According to the BBC, thousands of couples flocked to registry offices across China on Friday hoping that getting married on that day would bring them lasting romance. Friday, January 4, 2013, when said in mandarin sounds similar to the declaration of “I will love you forever”:
At least 10,000 couples were due to tie the knot in Beijing, with many more turning up without an appointment.
On Friday – nicknamed “love you forever day” – couples were once again crowding into civil affairs departments in provinces around the country.
Couples in the southern island province of Hainan even braced bad weather and lined up in the rain, waiting for their chance to say “I do”.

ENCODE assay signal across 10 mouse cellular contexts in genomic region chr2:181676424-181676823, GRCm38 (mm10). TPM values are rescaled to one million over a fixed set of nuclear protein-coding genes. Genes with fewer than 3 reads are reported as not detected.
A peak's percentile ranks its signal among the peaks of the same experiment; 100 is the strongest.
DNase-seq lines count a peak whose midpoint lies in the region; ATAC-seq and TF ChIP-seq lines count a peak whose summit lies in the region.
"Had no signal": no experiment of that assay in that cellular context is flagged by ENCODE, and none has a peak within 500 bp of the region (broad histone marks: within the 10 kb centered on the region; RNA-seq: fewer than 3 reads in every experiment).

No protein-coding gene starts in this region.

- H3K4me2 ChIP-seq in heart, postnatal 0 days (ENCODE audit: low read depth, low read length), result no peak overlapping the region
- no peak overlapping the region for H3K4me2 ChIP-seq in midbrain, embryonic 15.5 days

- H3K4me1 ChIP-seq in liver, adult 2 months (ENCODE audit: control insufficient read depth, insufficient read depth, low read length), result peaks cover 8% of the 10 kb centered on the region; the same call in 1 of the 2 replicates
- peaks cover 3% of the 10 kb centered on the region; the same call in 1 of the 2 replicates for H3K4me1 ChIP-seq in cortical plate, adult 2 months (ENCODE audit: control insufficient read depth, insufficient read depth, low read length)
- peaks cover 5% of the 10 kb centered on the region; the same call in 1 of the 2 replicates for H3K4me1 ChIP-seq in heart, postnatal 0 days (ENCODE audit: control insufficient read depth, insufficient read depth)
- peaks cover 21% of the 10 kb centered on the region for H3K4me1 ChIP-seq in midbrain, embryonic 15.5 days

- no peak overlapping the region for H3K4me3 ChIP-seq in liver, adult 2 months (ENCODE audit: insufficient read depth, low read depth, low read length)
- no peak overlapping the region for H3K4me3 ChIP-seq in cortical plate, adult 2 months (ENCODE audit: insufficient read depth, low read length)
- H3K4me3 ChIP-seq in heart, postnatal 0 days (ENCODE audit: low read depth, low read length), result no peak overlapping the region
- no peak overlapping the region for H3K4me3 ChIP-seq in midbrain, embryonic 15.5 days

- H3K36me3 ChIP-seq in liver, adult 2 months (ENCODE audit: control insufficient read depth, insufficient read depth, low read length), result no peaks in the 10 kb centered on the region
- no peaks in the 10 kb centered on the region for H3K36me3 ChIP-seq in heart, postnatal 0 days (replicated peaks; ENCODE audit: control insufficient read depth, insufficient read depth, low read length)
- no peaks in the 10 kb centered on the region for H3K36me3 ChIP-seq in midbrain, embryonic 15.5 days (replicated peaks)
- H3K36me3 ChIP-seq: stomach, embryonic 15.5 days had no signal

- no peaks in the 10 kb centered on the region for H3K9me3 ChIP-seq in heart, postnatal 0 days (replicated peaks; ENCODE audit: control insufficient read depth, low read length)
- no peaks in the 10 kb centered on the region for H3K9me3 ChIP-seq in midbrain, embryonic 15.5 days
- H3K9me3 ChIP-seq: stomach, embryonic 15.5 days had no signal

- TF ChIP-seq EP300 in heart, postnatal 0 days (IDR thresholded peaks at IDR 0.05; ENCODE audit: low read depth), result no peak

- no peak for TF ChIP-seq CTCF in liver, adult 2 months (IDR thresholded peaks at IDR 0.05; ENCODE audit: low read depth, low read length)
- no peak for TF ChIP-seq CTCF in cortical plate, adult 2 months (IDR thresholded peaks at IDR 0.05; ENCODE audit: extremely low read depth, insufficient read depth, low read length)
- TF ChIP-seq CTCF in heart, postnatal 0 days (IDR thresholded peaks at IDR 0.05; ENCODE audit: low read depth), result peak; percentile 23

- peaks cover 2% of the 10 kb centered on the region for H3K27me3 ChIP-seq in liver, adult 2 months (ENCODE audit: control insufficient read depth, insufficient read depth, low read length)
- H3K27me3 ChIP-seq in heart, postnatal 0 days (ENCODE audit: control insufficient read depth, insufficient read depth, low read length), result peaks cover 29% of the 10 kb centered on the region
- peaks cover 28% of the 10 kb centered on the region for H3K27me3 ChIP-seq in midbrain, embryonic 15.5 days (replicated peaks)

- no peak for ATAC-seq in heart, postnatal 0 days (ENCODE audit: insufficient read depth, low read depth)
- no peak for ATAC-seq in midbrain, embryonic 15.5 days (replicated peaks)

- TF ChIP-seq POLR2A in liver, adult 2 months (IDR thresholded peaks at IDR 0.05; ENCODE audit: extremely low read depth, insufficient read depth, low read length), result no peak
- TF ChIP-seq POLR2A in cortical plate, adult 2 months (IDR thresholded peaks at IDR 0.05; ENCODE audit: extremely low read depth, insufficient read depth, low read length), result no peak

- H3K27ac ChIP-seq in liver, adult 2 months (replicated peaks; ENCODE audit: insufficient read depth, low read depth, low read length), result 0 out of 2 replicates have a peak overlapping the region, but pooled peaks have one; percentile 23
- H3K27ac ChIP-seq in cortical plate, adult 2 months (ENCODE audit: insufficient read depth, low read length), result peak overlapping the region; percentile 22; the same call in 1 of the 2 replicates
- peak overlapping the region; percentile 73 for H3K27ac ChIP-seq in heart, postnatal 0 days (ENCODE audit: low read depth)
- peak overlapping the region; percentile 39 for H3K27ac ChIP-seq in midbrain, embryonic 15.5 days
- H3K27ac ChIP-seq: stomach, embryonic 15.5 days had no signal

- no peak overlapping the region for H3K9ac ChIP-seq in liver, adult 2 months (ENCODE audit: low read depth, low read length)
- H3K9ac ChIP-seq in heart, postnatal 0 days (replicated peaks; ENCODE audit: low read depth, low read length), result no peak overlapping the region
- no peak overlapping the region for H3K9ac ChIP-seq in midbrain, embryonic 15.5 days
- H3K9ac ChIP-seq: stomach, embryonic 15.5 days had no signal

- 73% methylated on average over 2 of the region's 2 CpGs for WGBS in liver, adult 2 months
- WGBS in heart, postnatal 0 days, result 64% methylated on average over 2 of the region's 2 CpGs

Numbers play an important role in China, with eight – which sounds like the word “prosperity” – being considered particularly auspicious, the BBC’s Viv Marsh says.
Previously, China was part of the global wedding rush on 12/12/12 as it was considered an auspicious date. The Huffington Post reports the wedding rush was seen throughout China’s different provinces:
According to Sky News, approximately 10,000 couples were married in Beijing on Friday. Additional government staff were reportedly called in to deal with the nuptials surge.
In Guangdong province, CNTV reports that nearly 5,000 couples got hitched; while in Hong Kong, the city’s five marriage registries were said to have been fully booked since September 2012. And in Shanghai, according to Shanghai Daily, more than 7,000 couples tied the knot.
« Back to Article